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Understanding Atlantic and Pacific jet stream fluctuations

Date:
June 5, 2012
Source:
Uni Research
Summary:
A recent study demonstrates the link between observed fluctuations of atmospheric jet streams and the theoretical concepts that describe why jet streams exist. Atmospheric jet streams are fast-flowing currents of air found approximately 10 km above sea level in the extratropical regions of both hemispheres. Because these jets influence regional weather patterns, there is great interest in understanding the factors that control their path, their strength and variations in both. 
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FULL STORY

A recent study by Bjerknes Centre scientists demonstrates the link between observed fluctuations of atmospheric jet streams and the theoretical concepts that describe why jet streams exist.

Atmospheric jet streams are fast-flowing currents of air found approximately 10 km above sea level in the extratropical regions of both hemispheres. Because these jets influence regional weather patterns, there is great interest in understanding the factors that control their path, their strength and variations in both.

Theory tells us two different dynamical processes can give rise to such jets: heating in the tropics (thermal driving) and storm activity in the the midlatitudes (eddy driving). However, how important each process is in the real world is not well known.

Theory and real-world jets

A new study by researchers at the Bjerknes Centre for Climate Research establishes a clearer link between theory and the real-world jets by identifying how variations in the driving processes affect the jets.

Eddy driving, which creates north-south shifts in the jet, is found to be important for both the Atlantic and Pacific jets; thermal driving, which creates changes in jet strength, is found to be equally important for the Pacific jet.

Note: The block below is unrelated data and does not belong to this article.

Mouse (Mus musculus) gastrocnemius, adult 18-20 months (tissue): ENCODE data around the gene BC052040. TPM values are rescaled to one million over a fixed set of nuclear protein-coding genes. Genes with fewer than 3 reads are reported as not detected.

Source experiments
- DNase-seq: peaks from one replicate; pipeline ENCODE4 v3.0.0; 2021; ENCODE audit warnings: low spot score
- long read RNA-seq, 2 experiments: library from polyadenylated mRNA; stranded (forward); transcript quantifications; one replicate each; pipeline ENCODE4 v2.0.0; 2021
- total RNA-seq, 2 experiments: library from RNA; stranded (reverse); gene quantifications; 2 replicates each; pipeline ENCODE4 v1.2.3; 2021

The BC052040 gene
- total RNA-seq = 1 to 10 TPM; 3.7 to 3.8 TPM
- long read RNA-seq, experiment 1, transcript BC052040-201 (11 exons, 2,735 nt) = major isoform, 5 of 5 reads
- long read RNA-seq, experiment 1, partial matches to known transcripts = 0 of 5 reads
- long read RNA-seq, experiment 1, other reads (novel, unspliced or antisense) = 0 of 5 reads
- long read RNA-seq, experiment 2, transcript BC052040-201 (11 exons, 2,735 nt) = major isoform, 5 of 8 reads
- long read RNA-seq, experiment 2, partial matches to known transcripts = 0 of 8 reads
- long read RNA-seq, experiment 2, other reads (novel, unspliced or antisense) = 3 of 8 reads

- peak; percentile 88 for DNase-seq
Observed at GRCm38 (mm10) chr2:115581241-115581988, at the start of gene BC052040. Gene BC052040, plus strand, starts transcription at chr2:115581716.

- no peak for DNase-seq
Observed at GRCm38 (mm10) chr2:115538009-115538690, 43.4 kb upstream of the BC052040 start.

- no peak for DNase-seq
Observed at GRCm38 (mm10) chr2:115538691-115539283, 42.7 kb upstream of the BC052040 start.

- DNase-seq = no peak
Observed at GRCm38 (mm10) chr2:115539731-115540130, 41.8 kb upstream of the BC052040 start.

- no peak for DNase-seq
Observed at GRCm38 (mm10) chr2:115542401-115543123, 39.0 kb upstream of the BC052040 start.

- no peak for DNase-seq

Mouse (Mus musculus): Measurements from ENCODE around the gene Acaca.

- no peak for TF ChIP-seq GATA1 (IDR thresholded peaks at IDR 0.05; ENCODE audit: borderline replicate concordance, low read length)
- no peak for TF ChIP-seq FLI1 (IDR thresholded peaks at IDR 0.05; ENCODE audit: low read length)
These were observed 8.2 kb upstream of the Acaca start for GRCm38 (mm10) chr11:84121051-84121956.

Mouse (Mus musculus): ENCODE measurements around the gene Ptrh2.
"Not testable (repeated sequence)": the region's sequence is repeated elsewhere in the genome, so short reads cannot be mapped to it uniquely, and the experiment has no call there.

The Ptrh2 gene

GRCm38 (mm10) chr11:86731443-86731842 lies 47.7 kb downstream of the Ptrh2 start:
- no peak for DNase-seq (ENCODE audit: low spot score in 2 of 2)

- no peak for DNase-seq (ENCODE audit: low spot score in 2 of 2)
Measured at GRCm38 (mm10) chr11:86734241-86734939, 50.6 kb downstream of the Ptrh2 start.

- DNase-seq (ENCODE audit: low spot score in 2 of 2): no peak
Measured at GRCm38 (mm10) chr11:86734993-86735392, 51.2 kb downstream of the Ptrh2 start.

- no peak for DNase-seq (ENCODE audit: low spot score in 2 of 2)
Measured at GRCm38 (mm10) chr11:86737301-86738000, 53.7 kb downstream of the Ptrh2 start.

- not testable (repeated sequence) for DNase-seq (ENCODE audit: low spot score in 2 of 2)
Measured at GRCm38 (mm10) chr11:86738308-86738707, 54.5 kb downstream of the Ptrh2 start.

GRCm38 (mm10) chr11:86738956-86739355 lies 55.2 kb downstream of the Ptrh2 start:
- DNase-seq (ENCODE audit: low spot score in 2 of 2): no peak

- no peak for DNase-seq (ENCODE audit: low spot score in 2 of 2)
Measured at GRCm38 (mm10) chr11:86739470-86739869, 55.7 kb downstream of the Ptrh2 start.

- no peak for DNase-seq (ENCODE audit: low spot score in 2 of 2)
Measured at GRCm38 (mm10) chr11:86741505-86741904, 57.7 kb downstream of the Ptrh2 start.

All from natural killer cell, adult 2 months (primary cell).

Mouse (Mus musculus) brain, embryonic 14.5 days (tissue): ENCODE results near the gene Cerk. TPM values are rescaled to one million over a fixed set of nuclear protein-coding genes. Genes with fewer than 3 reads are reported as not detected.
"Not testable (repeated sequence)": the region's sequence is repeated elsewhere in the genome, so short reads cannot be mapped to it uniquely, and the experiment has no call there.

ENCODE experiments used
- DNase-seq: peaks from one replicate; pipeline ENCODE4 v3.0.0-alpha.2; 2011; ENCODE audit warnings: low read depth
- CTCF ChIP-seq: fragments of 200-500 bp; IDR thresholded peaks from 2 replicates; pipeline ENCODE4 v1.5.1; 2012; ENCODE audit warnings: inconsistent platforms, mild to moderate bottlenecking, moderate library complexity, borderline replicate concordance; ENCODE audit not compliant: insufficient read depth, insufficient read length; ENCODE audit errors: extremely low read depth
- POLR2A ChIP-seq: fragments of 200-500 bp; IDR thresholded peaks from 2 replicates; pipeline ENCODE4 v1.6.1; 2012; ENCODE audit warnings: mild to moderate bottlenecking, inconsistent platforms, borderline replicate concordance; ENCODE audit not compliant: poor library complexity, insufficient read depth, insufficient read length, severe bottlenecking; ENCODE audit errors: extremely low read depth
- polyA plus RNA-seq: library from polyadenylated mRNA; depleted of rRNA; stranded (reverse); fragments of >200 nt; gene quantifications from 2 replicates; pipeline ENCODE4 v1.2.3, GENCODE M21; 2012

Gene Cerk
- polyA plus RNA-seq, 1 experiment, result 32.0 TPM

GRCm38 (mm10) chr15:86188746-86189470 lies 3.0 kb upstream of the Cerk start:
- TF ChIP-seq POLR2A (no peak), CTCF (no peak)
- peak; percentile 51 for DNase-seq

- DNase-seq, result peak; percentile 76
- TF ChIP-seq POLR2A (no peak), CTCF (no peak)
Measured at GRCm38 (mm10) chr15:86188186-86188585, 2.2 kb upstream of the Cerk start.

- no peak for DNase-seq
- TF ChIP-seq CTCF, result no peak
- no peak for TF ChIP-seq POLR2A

The results of this study provide an intuitive dynamical description of atmospheric variability in terms of actual fluctuations of the jets. In addition, they have the potential to help evaluate how the jets will respond to climate changes such as global warming.


Story Source:

The above story is based on materials provided by Uni Research. Note: Materials may be edited for content and length.


Journal Reference:

  1. Camille Li, Justin J. Wettstein. Thermally Driven and Eddy-Driven Jet Variability in Reanalysis*. Journal of Climate, 2012; 25 (5): 1587 DOI: 10.1175/JCLI-D-11-00145.1

Cite This Page:

Uni Research. "Understanding Atlantic and Pacific jet stream fluctuations." ScienceDaily. ScienceDaily, 5 June 2012. <www.sciencedaily.com/releases/2012/06/120605075201.htm>.
Uni Research. (2012, June 5). Understanding Atlantic and Pacific jet stream fluctuations. ScienceDaily. Retrieved May 23, 2015 from www.sciencedaily.com/releases/2012/06/120605075201.htm
Uni Research. "Understanding Atlantic and Pacific jet stream fluctuations." ScienceDaily. www.sciencedaily.com/releases/2012/06/120605075201.htm (accessed May 23, 2015).

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